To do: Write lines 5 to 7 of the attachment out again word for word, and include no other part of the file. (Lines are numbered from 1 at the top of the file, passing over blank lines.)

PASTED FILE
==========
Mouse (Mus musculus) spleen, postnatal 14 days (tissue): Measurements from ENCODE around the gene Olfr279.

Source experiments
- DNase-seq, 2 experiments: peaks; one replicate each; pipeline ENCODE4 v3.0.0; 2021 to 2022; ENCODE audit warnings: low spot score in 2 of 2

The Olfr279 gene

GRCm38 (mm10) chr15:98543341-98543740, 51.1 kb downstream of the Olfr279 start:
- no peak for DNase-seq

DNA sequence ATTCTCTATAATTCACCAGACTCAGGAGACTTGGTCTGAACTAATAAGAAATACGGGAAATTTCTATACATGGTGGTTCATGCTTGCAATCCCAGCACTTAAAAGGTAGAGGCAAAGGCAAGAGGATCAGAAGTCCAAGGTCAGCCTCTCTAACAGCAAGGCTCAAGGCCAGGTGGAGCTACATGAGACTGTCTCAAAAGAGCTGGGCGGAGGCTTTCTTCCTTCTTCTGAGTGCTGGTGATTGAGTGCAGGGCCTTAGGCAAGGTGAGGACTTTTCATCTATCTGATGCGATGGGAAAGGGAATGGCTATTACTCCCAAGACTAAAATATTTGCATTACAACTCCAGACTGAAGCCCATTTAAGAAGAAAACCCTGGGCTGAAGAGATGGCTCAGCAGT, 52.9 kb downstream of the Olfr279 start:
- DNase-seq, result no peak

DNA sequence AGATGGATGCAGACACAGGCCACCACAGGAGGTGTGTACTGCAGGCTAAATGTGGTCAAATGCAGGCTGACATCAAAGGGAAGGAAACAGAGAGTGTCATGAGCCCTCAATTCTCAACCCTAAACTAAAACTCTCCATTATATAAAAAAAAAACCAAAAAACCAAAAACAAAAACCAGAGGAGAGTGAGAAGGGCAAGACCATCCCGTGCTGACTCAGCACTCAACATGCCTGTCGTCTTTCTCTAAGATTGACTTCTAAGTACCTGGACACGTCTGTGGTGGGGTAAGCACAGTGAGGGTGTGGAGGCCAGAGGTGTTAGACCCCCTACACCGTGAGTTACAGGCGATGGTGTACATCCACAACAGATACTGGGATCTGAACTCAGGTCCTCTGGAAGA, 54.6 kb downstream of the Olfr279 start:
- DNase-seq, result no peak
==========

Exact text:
GRCm38 (mm10) chr15:98543341-98543740, 51.1 kb downstream of the Olfr279 start:
- no peak for DNase-seq

DNA sequence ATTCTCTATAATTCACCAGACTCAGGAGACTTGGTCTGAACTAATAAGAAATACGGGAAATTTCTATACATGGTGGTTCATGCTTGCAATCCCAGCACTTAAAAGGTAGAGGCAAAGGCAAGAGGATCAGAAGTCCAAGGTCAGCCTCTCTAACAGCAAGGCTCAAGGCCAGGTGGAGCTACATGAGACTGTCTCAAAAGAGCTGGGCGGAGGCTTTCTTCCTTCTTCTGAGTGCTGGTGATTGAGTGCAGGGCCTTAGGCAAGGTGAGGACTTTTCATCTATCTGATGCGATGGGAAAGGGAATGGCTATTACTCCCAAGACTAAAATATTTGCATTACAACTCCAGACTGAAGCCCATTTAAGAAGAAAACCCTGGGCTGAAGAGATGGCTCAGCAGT, 52.9 kb downstream of the Olfr279 start: